“Are You Ignoring Me on Purpose?” and Other Burning Questions for a Literary Agent (ft. Amelia Appel)

Spine & Page is back from the dead! For its comeback post, we’re having a fireside chat with the lovely Amelia Appel, assistant literary agent at Triada US. Do you have burning questions you’ve always wanted to ask a literary agent but felt weird about? And everyone else conveniently ignores these questions in their Q&As?  Luckily, I have no shame and I am willing to ask them for you! Also, Amelia is a friend of mine and I am forcing her to answer! Let’s begin 🙂

Amelia Appel, assistant literary agent at Triada US. Photo by me! 🙂

Ok seriously, why do you guys take so long to respond to queries? Are you ignoring me on purpose?
We’re not ignoring you, I promise!  (And in the rare event that we are, it’s because you queried incorrectly – more on that later.)  I can’t speak for every agent out there, but I’d argue that for most, queries tend to fall more towards the bottom of our to-do list.  We spend a ton of time emailing, editing, on the phone, reviewing contracts, honing pitches, compiling submission lists, and reading for our clients.  So with all that going on, reading queries is something we slip in where we can.  And when you can get upwards of 50 queries in a single day, it takes a while to get through them all.

Everyone says not to write for trends, but then you guys turn around and say my decidedly off-trend manuscript isn’t marketable right now. WHAT IS UP WITH THAT? (AKA how do I balance writing what I’m excited about vs. what will sell?)
I firmly do not believe in writing for trends – by the time you think you’ve got a handle on it, it’s over.  Always always ALWAYS write what you’re excited about – if you’re not excited about it, why would anyone else be?  That comes through in your writing.  Publishing is an extremely subjective business, but if you write something that you’re excited about and that your beta readers are excited about, you have a shot at getting an agent, then editor, then publisher excited.  Not everything sells, but if you’re not writing what you love, you should reconsider why you’re doing it.

What’s the best way to win over an agent in a submission?
For a submission to win me over to where I ask for more pages, it all has to work – your query, synopsis, and first ten pages have to all be appealing to me.  The trick that gets me to pay extra attention, though, is to start your query with personalized reasons why you think I’d like your manuscript and be the best agent for it. When queriers know and cite the specific reasons why they queried me in particular, it shows me that they’ve been paying attention, done their homework, and value the author/agent relationship enough to not send form letters out blindly. I notice that, and those queries are the most successful for me.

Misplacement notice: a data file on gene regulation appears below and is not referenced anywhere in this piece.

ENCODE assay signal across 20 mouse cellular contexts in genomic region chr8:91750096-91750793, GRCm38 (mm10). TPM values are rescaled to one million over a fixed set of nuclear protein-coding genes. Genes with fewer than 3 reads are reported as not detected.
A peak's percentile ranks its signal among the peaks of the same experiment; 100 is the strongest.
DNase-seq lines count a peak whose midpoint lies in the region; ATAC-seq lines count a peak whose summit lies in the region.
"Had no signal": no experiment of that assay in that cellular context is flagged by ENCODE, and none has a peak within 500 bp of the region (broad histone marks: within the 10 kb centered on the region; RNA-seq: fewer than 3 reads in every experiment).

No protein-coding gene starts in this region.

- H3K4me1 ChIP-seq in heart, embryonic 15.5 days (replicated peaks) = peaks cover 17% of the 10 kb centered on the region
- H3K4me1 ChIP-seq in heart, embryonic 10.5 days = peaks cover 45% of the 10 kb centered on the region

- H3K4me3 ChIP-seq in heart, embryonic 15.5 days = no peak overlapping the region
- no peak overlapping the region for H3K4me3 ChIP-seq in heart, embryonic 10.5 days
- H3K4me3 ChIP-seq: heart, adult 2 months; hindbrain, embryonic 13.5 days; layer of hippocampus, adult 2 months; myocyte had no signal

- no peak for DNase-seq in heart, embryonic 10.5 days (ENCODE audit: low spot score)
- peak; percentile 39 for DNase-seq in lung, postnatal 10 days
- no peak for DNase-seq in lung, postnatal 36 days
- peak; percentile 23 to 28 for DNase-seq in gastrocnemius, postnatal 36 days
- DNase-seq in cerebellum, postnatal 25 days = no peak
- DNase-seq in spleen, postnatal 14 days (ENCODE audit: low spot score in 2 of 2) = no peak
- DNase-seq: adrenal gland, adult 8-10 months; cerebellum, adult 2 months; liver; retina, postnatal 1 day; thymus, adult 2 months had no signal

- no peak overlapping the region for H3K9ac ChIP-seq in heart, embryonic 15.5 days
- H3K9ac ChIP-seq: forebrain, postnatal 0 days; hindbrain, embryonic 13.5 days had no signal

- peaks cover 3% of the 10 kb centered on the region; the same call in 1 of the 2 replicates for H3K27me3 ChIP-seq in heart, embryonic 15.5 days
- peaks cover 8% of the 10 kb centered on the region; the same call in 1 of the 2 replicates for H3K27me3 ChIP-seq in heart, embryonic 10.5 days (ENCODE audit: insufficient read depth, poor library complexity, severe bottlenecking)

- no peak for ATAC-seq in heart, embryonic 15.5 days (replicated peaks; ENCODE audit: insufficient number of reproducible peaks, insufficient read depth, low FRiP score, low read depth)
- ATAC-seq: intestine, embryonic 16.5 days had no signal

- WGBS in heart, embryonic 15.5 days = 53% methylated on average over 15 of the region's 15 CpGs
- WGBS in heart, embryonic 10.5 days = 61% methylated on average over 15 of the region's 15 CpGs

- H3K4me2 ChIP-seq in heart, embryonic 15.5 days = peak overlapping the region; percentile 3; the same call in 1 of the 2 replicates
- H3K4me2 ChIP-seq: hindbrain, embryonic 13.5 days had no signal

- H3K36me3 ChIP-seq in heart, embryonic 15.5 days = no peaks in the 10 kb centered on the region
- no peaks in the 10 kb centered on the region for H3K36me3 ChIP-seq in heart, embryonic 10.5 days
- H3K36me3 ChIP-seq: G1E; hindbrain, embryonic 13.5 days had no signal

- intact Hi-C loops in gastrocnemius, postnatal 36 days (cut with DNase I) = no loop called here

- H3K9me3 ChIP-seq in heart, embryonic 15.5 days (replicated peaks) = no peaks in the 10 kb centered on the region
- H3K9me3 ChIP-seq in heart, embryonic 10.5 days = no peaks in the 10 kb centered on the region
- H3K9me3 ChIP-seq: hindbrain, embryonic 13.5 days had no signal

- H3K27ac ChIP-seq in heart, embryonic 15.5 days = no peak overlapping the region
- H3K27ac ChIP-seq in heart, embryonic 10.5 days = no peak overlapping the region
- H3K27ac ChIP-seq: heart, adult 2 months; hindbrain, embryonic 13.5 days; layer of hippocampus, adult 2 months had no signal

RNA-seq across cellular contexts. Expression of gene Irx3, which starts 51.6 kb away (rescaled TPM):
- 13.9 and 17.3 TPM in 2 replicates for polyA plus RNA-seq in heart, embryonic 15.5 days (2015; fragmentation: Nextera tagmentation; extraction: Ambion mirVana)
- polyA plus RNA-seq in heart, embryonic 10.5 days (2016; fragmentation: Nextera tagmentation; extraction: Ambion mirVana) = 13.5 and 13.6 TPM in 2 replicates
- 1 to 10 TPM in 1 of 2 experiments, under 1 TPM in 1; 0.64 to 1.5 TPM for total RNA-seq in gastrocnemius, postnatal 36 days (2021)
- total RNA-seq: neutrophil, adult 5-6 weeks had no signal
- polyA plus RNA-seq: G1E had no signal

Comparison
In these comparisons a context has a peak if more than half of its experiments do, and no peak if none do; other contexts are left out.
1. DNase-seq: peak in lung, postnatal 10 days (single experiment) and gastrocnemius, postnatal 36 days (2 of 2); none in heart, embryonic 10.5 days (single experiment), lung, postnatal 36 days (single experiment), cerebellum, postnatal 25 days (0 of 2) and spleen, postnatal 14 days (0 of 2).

What’s the best way to get an agent to hate you?
Don’t follow directions.  Be rude.  Email me constantly after I already said I was reviewing and would get back to you when I was done.  Hit on me.  Butcher my name.  Send me a query clearly meant for another agent.  I’ll usually only ignore you, though, if you blatantly don’t follow my query guidelines; I don’t have time to tell you how to query properly, especially when the instructions are right on our website.

What’s the most important part of a submission – query, synopsis, or the sample chapters?
I might be alone in this, but they’re all equally important to me, which is why I ask for all of them in a submission.  If you have a great pitch but your writing’s not there?  Pass.  Writing’s good but your story is all over the place?  Pass.  It all has to work for me.

What do you think is the most common reason an author might never get their manuscript taken on by an agent and/or published?
I think most near-misses happen because something’s missing.  The best way to take care of that is to have beta readers and become a member of a writing group.  You need that outside feedback to make your manuscript better, and it has to be great for an agent to want to work with you on it, and then it has to be excellent to get published.  You can’t be shy with your manuscript before querying; it’s not to your benefit.

If I query an agent and they pass on my project, can I query them again with another one I think they’ll like better?
Absolutely!  We encourage this.  But send a separate query and mention that they’d passed on your other project; don’t just continue that thread.

If the tables were turned and you were submitting a manuscript to agents, what would be your approach to the process?
I’d do my research so I was sure to query only agents I thought would be a good fit (meaning they’re actively looking for the kind of project I’m querying), then I’d tailor each query to each agent by following their specific guidelines and including reasons for why I queried them in particular.  Then I’d be patient, see what they said, and (as the case may be), revise accordingly.

I know it’s important to research agents and agencies before submitting. How extensive should this research be? Everyone else seems to know everyone and be best friends with agents on Twitter and I feel left out 🙁
You don’t have to completely stalk them (actually, please don’t), but a solid amount of research will help – review their profile on their company website, peruse their Twitter, familiarize yourself with their MSWL.  That’s it.  But don’t be afraid to engage with them on Twitter!  Just use your best judgment on how to go about that.

How do I know if my manuscript counts as #OwnVoices?
The #OwnVoices hashtag was created as a way to identify books about diverse characters written by authors of that same diverse group.  We Need Diverse Books has an excellent, detailed definition of what counts as #OwnVoices:

“We recognize all diverse experiences, including (but not limited to) LGBTQIA, Native, people of color, gender diversity, people with disabilities*, and ethnic, cultural, and religious minorities.

*We subscribe to a broad definition of disability, which includes but is not limited to physical, sensory, cognitive, intellectual, or developmental disabilities, chronic conditions, and mental illnesses (this may also include addiction). Furthermore, we subscribe to a social model of disability, which presents disability as created by barriers in the social environment, due to lack of equal access, stereotyping, and other forms of marginalization.”